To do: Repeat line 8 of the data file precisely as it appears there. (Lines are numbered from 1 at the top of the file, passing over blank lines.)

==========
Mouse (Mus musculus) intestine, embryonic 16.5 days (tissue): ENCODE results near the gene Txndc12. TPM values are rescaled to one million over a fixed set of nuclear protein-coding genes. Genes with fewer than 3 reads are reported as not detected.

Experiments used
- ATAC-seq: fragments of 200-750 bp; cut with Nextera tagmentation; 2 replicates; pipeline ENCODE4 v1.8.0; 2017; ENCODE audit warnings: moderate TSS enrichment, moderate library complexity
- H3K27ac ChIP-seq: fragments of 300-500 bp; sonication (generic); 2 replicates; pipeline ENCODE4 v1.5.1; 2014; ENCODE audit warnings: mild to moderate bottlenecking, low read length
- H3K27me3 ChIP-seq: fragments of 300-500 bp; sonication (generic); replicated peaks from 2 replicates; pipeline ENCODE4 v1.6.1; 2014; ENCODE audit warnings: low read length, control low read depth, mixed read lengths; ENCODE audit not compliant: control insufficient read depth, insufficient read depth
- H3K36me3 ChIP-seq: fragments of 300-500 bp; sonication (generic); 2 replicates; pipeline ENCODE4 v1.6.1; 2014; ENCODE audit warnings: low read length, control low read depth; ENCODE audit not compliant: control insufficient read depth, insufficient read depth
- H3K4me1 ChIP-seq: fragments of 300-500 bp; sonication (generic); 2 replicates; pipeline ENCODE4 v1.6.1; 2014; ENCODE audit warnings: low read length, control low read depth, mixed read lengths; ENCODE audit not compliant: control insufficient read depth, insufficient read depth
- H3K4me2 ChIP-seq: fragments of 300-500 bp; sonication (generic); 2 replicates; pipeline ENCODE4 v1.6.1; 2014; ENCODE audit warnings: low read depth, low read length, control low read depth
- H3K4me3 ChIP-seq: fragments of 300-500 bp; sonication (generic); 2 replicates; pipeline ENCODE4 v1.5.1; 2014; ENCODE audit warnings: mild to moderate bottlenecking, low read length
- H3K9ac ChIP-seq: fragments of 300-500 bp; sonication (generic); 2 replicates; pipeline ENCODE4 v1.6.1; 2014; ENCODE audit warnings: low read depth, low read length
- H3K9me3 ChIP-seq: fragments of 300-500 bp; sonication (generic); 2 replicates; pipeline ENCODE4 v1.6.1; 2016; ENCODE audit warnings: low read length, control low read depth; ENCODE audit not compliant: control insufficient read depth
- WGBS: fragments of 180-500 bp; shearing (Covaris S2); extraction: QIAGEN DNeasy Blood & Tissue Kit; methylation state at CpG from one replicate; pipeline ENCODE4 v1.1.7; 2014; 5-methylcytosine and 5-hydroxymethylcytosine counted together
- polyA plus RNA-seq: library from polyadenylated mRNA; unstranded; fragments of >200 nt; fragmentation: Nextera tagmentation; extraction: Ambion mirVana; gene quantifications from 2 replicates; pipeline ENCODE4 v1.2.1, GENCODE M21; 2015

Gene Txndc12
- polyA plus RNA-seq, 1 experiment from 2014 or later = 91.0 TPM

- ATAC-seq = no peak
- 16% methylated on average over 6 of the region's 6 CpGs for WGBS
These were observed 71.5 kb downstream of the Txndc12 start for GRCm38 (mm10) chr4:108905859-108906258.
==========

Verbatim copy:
- H3K4me2 ChIP-seq: fragments of 300-500 bp; sonication (generic); 2 replicates; pipeline ENCODE4 v1.6.1; 2014; ENCODE audit warnings: low read depth, low read length, control low read depth